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Entries in Tom Udall (2)

Tuesday
Mar222011

Senators Ask Apple to Pull Checkpoint-Dodging Apps

Jupiterimages/Thinkstock(WASHINGTON) -- Smartphone applications that share information about police D.U.I checkpoints and speed traps may be a boon for drivers hoping to avoid tickets (or worse), but a group of U.S. senators says they're nothing but a public safety hazard.

In fact, they think the apps are so dangerous that in a letter to Apple, Research In Motion (which makes BlackBerrys) and Google Tuesday, Senators Harry Reid, D-Nev., Charles E. Schumer, D-N.Y., Frank R. Lautenberg, D-N.J., and Tom Udall, D-N.M., urged the companies to remove the applications that they say help drunk drivers evade police.

"We know that your companies share our desire to end the scourge of drunk driving and we therefore would ask you to remove these applications from your store unless they are altered to remove the DUI/DWI checkpoint functionality," the letter says.

In the Apple App Store, applications like PhantomAlert, Trapster, iRadar and others claim to help drivers avoid speed traps, police checkpoints and other traffic stops by crowdsourcing the reports of other drivers and disseminating police warnings.

Considering that more than 10,000 Americans die in drunk-driving crashes every year (with one drunk-driving related death every 50 minutes), the senators say that it's a matter of "grave concern" to them that smartphone customers can download the D.U.I.-checkpoint-dodging applications so easily.

In the letter, they cite a recent USA Today article in which a police captain says the popular checkpoint alert apps are troubling.

"If people are going to use those, what other purpose are they going to use them for except to drink and drive?" Capt. Paul Starks of the Montgomery County Police Department told the paper. "They're only thinking of one consequence, and that's being arrested. They're not thinking of ending the lives of other motorists, pedestrians, other passengers in their cars or themselves."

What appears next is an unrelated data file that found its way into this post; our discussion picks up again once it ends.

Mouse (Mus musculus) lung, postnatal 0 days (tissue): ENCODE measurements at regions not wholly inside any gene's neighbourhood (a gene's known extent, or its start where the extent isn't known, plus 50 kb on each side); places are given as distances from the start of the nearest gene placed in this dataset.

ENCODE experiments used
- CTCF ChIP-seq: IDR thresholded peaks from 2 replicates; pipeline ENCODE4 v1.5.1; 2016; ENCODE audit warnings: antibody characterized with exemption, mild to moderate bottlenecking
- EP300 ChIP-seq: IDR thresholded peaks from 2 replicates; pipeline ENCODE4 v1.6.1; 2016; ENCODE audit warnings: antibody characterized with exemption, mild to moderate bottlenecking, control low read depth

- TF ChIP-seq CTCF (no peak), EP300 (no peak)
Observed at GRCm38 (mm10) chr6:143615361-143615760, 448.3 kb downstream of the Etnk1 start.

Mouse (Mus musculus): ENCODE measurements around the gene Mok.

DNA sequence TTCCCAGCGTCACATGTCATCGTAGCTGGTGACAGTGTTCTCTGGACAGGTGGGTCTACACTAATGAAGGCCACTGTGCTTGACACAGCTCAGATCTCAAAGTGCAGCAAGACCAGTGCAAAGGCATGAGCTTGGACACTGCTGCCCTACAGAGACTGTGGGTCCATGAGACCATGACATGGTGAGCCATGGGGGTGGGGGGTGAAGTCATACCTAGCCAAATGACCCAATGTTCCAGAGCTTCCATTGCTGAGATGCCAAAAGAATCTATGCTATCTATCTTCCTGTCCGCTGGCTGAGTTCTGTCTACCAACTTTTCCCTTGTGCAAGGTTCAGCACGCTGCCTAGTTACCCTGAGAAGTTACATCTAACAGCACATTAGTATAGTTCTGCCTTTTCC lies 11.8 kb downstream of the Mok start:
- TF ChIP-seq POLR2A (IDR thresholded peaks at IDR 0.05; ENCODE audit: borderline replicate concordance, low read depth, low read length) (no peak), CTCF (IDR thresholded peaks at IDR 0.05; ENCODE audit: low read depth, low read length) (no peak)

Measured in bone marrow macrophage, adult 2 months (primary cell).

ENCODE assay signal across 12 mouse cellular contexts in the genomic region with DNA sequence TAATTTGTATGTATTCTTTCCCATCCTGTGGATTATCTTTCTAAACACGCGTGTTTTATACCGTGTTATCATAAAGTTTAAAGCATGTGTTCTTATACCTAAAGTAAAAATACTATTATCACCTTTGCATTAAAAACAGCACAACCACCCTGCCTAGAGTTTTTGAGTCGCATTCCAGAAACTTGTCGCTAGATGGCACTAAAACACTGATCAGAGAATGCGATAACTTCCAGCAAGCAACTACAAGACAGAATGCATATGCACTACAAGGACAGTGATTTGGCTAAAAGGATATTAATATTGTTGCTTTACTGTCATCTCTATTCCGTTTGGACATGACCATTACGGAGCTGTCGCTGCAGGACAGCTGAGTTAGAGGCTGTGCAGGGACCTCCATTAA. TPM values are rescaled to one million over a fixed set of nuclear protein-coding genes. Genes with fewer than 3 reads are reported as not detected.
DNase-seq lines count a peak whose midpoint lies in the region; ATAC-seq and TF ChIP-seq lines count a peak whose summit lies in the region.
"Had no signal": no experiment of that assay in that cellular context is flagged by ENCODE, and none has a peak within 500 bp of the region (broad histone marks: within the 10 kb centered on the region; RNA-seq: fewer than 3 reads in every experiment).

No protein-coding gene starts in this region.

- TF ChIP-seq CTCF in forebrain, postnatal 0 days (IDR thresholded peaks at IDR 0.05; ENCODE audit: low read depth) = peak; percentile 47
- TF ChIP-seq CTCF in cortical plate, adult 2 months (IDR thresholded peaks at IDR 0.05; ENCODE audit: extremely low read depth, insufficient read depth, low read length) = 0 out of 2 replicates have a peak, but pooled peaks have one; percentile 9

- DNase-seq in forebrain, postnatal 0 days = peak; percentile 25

But Joe Scott, CEO and founder of PhantomAlert, a Harrisburg, Pa., company that makes a popular checkpoint alert app for all kinds of smartphones, said he thought the senators' letter was a "knee-jerk reaction."

"If they really understood what we are doing and aim to achieve, they would actually support us," he said. "We're doing exactly what the police departments are doing -- putting up PSAs and letting people know there are checkpoints -- to deter people from drinking and driving," Scott said, adding that the only real difference is that his app shares the information in real-time.

A driver who may have been drinking could look at all the D.U.I. checkpoints highlighted on PhantomAlert's map and decide to take a cab or catch a ride with a friend, he said.

Apple, Research in Motion and Google did not immediately respond to requests from comment from ABC News.

Copyright 2011 ABC News Radio´╗┐

Friday
Dec312010

Senate Majority Rules? Senator Wants Showdown on Filibuster Reform

Photo Courtesy - Tom Udall [dot] Senate [dot] gov(NEW YORK) -- Their majority dwindling, some Senate Democrats are planning a showdown on the first day of the new Congress over limiting Republicans' ability to hold up legislation through filibusters.

"We don't want to give the minority the ability to block the majority from governing," Sen. Tom Udall of New Mexico, a leading proponent of filibuster reform, told ABC News.

According to Udall, momentum is building behind his effort to amend Senate Rule XXII, which allows 3/5ths of the Senate -- or 60 members -- to invoke "cloture" and end debate.  Failure to clear that 60-vote hurdle leaves a bill on the table, effectively killing it, and is commonly referred to as a modern "filibuster."

Udall proposes that senators who wish to hold up a piece of legislation be required to engage in a "talking filibuster," in which they would continuously speak on the floor, "Mr. Smith Goes to Washington"-style, rather than simply using a failed cloture vote to kill a bill.

Udall also wants to eliminate so-called "anonymous holds" that allow any senator to issue a silent objection, freezing a bill or nomination.´╗┐

Copyright 2010 ABC News Radio







ABC News Radio